FIFA explains why it's so anti-technology: Wants to keep things equal, maintain human element

Sepp Blatter (left), the FIFA president, has explained why there won’t be goal-line technology at this year’s World Cup, saying he wants the sport to maintain a “human element” and that all levels of soccer, from 6-year-old kids to open-goal-missing Gonzalo Higuaín of Real Madrid, need to be played with the same rules. Whatever you say, Sepp. I hope for your sake a Spain or Italy or Brazil don’t get knocked out of the tournament because of a controversial goal; you won’t hear the end of it.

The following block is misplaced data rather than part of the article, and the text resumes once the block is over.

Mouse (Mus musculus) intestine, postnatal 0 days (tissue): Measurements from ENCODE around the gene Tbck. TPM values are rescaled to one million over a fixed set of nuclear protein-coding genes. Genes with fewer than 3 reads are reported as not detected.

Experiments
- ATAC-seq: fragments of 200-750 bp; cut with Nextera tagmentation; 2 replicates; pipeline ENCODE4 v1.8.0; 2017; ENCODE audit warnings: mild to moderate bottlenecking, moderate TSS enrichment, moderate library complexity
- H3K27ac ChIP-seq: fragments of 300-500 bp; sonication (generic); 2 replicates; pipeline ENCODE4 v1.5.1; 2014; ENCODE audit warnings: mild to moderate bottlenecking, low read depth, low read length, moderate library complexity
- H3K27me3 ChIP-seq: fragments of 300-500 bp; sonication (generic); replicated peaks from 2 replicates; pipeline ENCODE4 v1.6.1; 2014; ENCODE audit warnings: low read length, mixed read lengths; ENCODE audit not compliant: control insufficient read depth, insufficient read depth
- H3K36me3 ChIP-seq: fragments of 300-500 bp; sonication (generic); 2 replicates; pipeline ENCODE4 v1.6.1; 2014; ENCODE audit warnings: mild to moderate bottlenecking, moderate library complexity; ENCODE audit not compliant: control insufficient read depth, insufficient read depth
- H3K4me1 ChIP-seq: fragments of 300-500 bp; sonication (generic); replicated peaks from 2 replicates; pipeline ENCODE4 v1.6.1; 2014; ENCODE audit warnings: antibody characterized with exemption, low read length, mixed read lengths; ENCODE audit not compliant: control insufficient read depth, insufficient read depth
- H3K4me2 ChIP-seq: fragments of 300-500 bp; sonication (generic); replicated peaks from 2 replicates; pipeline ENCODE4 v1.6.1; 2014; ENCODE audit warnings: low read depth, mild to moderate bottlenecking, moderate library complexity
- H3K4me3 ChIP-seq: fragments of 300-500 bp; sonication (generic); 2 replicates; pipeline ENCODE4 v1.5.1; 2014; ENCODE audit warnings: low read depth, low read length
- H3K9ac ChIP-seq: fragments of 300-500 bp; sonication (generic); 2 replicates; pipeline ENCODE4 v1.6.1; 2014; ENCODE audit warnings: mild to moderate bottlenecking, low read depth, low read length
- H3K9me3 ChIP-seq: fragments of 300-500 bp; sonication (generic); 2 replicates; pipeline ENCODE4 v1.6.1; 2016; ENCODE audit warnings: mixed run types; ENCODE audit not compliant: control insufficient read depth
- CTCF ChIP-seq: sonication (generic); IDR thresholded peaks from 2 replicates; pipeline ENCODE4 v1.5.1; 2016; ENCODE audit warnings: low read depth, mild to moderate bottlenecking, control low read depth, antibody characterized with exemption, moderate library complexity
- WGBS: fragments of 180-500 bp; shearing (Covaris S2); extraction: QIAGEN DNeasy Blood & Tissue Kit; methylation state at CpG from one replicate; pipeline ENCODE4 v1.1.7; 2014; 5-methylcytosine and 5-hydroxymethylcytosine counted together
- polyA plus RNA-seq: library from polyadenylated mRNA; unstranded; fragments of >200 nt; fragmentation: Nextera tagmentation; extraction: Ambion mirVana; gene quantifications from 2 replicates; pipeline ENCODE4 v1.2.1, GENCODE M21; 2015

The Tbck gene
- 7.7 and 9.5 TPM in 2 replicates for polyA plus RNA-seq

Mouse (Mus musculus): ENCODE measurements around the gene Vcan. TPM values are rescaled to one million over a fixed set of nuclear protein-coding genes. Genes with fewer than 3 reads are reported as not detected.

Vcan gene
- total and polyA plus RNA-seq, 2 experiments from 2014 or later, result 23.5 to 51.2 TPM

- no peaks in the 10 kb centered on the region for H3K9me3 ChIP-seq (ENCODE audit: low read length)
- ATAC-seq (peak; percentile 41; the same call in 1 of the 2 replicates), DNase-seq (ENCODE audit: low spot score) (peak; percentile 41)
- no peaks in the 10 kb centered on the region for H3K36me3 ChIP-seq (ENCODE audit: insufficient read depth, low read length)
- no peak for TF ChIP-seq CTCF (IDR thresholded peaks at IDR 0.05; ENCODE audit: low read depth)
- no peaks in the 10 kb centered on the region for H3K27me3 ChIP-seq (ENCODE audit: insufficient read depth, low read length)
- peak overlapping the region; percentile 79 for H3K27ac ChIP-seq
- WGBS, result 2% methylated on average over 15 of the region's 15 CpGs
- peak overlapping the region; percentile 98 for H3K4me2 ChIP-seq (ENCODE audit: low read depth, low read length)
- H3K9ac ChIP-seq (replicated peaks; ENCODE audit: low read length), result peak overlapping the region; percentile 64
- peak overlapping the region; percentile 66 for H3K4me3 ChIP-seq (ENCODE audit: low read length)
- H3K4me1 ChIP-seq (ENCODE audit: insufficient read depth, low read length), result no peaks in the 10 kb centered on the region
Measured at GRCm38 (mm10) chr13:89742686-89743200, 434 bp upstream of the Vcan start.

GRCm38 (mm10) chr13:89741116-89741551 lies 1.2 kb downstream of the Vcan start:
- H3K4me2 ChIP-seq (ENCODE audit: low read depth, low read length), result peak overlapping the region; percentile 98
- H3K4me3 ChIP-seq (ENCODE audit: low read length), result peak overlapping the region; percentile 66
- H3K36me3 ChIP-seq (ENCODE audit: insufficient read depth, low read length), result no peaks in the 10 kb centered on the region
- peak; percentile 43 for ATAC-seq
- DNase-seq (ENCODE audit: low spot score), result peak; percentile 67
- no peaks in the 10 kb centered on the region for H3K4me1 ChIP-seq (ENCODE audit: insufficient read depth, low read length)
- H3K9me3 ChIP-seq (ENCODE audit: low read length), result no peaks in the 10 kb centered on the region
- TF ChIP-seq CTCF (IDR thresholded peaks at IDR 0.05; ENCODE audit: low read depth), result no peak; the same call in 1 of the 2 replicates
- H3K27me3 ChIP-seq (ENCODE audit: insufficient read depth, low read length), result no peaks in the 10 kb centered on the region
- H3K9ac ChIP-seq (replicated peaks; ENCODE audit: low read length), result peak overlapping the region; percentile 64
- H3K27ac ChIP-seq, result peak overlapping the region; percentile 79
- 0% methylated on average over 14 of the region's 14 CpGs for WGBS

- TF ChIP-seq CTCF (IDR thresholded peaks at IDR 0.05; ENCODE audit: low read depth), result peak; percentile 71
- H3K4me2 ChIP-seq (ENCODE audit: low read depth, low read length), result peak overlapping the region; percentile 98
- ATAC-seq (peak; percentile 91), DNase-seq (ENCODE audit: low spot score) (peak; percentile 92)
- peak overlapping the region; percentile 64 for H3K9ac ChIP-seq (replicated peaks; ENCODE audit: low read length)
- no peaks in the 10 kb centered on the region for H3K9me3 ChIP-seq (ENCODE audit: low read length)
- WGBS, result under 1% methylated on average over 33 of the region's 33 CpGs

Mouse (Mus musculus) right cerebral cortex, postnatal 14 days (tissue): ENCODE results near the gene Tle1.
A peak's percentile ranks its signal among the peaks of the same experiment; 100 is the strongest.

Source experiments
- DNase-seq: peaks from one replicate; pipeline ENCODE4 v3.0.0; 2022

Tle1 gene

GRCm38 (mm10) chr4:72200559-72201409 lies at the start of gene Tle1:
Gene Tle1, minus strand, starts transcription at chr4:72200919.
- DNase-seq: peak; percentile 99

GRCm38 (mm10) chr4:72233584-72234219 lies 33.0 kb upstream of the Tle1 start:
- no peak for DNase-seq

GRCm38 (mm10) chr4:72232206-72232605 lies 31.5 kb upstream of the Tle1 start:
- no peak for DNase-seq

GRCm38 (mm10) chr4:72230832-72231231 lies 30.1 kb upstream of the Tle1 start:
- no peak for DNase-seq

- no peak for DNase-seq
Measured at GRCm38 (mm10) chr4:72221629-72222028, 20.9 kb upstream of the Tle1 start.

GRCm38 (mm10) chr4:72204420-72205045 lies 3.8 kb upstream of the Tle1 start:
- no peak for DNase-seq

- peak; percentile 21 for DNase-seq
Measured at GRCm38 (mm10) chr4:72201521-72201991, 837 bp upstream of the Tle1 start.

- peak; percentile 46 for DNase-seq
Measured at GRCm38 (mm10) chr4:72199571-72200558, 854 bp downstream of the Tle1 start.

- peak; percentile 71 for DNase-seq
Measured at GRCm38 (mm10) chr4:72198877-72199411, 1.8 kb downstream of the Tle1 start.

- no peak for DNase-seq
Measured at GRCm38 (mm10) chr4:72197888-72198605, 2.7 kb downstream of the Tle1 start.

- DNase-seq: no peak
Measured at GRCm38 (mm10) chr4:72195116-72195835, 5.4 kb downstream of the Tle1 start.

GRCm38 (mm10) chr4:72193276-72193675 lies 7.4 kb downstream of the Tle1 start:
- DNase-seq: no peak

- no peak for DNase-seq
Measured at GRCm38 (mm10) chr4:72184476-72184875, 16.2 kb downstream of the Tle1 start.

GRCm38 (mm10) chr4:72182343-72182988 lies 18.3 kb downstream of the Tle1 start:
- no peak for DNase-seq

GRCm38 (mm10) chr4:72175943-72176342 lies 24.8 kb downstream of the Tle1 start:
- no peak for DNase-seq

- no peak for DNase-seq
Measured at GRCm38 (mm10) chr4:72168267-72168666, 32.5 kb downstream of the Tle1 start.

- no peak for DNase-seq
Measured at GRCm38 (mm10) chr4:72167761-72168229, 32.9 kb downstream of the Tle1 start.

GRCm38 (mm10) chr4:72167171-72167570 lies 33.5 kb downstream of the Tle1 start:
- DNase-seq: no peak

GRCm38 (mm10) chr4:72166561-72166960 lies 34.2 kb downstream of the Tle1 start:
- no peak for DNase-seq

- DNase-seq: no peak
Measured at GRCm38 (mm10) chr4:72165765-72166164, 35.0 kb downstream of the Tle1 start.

So mighty Sepp, who’s apparently one of the most powerful men on Earth according to someone who appeared on World Football Daily the other day (again, a fine podcast, well worth the $5/month I pay), had this to say:

No matter which technology is applied, at the end of the day a decision will have to be taken by a human being. This being the case, why remove the responsibility from the referee to give it to someone else? It is often the case that, even after a slow-motion replay, ten different experts will have ten different opinions on what the decision should have been.

I love how we’re praising the idea of debating outright wrongheaded decision because it makes the sport exciting. What’s so wrong with wanting to see the right decisions being made, even if it’s at the “expense” of post-match pub debates?

But whatever, I’ve already written quite a bit about the subject.